Cheers, Chicago! Our town loves its history as much as its hooch, so we’re back for another round of cocktails that celebrate Chicago’s finest – or most infamous. This summer, we’re toasting 13 women of Chicago’s past with original cocktail recipes.
Join us every week for a historical happy hour!
Emma Goldman (1869 – 1940)
When the cops came – again – for Red Emma about the president’s assassination, they found her smiling beatifically in a rocking chair in a flat on North Sheffield Avenue. The Queen of the Anarchists had many faces.
Emma Goldman was an anarchist, feminist and freethinker at a time when just talking about birth control was enough to get you imprisoned (and she did get imprisoned, several times, and not just for talking about contraception). Her credo: “I demand the independence of woman, her right to support herself; to live for herself; to love whomever she pleases, or as many as she pleases. I demand freedom for both sexes, freedom of action, freedom in love and freedom in motherhood.” Heady stuff for the late 19th century.
Goldman immigrated to the U.S. from Russian in 1885, where the Haymarket affair in Chicago sparked an interest in anarchism. For the next decade-plus, Goldman crisscrossed the country preaching her fiery brand of anarchy. By the turn of the century, Goldman was well-known as a radical – she had already helped plan the assassination of industrialist Henry Clay Frick by then, after all – and her rhetoric attracted former steelworker Leon Czolgosz, who saw her speak in Chicago and Cleveland.
Inspired by Goldman’s stated belief that rulers of people should be exterminated, Czolgosz hatched a plan to kill the president of the United States, William McKinley, in Buffalo at the Pan-American Exposition. Eight days after Czolgosz shot McKinley, declaring himself “a disciple of Emma Goldman,” the president was dead and Goldman was a prime suspect in the conspiracy.
Working on a tip, the police tracked her to Chicago. When Goldman was nabbed in a Lincoln Park graystone, she denied her identity at first, but eventually consented to questioning. Goldman denied any knowledge of or involvement in the plan – but she was indifferent to news of President McKinley’s death, saying, “There are thousands of men dying every day. No fuss is made about them. Why should any fuss be made about this man?” Six weeks later, Czolgosz was executed via electric chair.
A few years later, Goldman took up with Ben Reitman, who ran a “hobo college” on Chicago’s Skid Row. Together, they made speeches in Bughouse Square and elsewhere, but it wasn’t long before Goldman grew tired of lecturing and wanted to “reach the few who really want to learn, rather than the many who come to be amused.” To that end, she started the journal Mother Earth, writing essays about her philosophies on labor, education, government, feminism, sexual freedom and birth control.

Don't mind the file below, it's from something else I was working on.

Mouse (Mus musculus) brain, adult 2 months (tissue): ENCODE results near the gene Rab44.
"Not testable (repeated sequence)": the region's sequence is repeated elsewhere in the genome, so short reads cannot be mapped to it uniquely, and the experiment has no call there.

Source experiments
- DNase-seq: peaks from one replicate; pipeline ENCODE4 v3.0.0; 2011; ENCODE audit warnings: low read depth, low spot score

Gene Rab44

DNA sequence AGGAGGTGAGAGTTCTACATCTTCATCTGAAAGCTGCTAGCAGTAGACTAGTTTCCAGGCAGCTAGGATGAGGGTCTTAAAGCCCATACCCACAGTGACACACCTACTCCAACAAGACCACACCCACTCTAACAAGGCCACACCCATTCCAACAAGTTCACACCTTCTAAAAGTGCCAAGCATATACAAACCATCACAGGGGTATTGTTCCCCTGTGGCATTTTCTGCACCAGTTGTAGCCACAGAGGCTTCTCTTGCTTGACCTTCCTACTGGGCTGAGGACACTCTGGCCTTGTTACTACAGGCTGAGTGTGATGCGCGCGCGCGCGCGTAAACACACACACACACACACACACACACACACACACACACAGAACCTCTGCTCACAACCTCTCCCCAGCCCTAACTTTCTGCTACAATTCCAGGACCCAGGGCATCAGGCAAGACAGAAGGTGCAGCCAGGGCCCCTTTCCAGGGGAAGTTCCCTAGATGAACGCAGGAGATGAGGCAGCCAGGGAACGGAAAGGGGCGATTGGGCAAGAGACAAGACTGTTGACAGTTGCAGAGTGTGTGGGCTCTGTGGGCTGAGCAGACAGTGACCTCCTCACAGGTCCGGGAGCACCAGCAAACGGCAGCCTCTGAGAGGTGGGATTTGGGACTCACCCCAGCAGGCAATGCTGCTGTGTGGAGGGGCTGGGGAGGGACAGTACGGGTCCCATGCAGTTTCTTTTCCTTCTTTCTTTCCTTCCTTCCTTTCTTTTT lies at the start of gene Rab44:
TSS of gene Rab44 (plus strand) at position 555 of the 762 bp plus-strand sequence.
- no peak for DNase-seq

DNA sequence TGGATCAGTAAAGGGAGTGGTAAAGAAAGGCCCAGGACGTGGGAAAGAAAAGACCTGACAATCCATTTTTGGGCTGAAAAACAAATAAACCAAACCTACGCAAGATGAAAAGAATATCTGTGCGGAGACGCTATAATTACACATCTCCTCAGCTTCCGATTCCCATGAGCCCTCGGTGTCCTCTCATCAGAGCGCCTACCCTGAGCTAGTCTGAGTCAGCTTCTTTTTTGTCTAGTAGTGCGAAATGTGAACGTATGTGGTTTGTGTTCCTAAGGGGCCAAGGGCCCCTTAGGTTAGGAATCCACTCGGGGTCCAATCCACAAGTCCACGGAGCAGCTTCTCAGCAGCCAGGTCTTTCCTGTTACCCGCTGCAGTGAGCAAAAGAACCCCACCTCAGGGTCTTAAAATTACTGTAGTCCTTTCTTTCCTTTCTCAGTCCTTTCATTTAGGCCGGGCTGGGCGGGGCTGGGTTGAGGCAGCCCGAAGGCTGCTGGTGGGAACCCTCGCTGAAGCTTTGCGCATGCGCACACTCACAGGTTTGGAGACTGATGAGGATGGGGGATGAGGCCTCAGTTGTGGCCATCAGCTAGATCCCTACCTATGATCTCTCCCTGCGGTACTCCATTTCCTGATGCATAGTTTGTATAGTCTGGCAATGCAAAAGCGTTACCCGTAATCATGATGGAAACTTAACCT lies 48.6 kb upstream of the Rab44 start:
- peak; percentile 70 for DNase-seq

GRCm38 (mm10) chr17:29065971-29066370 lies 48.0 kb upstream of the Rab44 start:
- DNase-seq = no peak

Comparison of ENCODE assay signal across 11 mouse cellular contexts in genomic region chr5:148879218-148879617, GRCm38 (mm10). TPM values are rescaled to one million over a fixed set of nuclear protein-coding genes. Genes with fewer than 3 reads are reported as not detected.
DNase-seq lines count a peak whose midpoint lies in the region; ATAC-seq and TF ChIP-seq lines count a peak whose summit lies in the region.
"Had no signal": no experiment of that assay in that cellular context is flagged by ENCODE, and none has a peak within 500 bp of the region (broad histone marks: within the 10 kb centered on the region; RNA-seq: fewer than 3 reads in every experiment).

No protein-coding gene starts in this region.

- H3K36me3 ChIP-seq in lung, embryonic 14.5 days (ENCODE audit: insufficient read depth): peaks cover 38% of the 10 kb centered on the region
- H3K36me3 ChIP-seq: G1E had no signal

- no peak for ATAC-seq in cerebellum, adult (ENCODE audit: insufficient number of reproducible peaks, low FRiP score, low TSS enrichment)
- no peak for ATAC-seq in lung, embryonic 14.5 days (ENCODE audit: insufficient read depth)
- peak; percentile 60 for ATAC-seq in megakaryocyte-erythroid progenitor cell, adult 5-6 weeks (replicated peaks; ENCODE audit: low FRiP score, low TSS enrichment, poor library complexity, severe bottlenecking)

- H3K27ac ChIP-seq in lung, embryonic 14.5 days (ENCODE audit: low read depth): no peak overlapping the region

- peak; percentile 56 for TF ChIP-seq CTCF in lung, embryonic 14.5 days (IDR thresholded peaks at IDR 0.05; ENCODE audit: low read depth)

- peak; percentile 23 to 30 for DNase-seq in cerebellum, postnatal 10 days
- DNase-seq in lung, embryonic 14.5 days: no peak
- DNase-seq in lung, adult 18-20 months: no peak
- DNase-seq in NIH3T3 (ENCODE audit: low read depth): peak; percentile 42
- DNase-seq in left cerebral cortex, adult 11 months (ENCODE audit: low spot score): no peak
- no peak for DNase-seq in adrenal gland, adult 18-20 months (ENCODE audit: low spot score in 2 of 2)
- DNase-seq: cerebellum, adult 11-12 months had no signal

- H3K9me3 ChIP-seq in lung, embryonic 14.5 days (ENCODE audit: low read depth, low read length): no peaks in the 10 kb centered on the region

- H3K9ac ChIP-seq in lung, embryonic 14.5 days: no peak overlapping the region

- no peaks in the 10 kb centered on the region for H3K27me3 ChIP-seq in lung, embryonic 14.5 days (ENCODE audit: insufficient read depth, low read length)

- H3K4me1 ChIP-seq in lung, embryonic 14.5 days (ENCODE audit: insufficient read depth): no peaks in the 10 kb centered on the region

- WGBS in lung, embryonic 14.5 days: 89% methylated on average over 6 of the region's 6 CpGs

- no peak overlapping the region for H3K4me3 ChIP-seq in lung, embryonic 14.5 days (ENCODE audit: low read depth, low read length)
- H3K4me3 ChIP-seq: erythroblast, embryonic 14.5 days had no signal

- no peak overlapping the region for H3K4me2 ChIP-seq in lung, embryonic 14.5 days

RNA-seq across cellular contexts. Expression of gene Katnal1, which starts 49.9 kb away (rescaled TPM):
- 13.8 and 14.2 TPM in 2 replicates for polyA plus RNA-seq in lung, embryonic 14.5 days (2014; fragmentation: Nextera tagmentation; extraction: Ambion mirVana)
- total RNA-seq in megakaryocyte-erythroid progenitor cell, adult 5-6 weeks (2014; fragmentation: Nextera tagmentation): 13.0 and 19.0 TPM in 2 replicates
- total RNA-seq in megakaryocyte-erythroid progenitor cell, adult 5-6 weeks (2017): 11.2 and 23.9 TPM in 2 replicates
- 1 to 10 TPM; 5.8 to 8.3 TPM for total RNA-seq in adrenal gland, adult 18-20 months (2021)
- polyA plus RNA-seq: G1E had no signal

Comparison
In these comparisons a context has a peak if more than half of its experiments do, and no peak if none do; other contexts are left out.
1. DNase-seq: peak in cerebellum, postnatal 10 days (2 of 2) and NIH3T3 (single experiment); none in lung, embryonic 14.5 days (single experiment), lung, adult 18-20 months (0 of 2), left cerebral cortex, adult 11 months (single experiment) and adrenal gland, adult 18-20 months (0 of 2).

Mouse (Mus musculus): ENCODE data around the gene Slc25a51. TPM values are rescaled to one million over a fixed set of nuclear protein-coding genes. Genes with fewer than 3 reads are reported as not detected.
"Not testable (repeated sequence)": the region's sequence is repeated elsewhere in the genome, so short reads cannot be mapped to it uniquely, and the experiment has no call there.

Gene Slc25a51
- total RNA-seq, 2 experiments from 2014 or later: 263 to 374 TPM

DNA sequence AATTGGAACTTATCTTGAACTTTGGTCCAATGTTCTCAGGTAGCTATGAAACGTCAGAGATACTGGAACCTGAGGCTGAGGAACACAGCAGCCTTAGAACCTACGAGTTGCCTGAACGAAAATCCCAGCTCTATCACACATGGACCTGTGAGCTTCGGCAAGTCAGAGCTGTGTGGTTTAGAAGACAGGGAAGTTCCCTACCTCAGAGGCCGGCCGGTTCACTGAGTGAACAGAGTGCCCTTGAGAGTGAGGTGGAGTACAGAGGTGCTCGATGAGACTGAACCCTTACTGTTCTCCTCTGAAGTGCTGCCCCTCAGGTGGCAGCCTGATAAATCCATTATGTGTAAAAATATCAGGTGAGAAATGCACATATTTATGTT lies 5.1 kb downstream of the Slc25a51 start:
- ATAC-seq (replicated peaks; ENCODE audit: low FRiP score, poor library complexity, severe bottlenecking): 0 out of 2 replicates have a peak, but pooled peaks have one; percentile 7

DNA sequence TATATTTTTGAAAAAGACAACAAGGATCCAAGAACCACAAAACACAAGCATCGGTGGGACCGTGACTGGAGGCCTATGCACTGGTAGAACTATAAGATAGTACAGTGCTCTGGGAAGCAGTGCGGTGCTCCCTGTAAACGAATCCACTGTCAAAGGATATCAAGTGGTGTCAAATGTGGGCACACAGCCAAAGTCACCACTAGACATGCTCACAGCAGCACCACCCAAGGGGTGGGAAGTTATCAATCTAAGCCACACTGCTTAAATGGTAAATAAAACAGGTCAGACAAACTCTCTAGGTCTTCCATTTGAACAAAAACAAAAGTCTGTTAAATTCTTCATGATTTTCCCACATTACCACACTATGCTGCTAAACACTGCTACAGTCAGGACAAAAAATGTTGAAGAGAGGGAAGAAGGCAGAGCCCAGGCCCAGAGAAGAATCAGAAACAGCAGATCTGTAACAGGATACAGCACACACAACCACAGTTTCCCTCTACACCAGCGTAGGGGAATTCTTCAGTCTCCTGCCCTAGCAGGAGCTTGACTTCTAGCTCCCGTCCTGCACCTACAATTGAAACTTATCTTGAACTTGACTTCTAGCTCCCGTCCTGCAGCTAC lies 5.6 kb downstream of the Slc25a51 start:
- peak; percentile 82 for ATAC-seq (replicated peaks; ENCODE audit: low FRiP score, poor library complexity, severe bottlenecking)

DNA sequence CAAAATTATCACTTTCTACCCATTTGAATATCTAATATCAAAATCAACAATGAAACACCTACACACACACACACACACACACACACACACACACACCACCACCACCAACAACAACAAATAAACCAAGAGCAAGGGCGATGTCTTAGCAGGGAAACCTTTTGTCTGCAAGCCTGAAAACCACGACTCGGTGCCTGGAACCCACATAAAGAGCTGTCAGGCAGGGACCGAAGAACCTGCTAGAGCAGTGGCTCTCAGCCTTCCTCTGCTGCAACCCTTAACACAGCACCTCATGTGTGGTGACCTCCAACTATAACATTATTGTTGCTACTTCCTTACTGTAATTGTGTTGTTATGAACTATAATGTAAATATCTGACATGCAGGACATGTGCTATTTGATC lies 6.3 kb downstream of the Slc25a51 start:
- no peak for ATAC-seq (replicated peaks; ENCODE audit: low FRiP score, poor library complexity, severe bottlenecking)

Speaking of birth control, Goldman enthusiastically supported the birth control activist Margaret Sanger. Both women were arrested multiple times for violating the Comstock Law, which prohibited the distribution of “obscene” materials (which, of course, included contraception information). Though the women eventually went their separate ways, Goldman continued to distribute Sanger’s pamphlets on birth control, and in 1916, Goldman was again arrested for violating the Comstock Law. As punishment, she was offered the choice of paying a fine or serving 15 days in a workhouse. Goldman chose the workhouse.
After many years of anarchist agitation – seriously, there’s way too much to get into here, like the time she broke a horsewhip on stage while castigating a comrade for a perceived betrayal – Goldman was deported from the United States in 1919 for, among other things, inciting riots. She moved around Europe and Canada continuing her work for anarchy, until she had a stroke and died in Canada in 1940. Her remains were interred at in Forest Home Cemetery in Forest Park, alongside the remains of the Haymarket anarchists and other social activists. Seems pretty organized for an anarchist.
Naturally, a drink that captures the essence of Emma Goldman had to be as red as red could be – so we start with Russian vodka and redden it with blood orange liqueur and tart cranberry. Like Red Emma herself, the Mugshot sneaks up on you – so love it freely, but always take precautions.
1 oz. vodka
½ oz. blood orange liqueur
1 oz. cranberry juice
½ oz. lime juice
Combine ingredients in cocktail shaker over ice and strain into coupe glass. Garnish with – what else? – a bright red cherry.
Historical Happy Hour: A Toast to Ruth Hanna McCormick
Aug. 25: To honor the first female senator – who was an agriculturally minded lady – we concoct a drink straight from the farm: a dairy base that gets a spark from corn whiskey and would work hot or cold.
Historical Happy Hour: A Toast to Esther Saperstein
Aug. 18: This week, we raise a glass to the moms who hold it down in the House (and the Senate) with a concoction as American as apple pie—fragrant applejack, tough whiskey and snappy lemon and ginger.
Historical Happy Hour: A Toast to Anna Langford and Marilou von Ferstel
Aug. 11: For decades, the steel industry forged Chicago’s industrial spine. Now, we forge a no-nonsense drink for the no-nonsense lady who brought the titans of steel to their knees.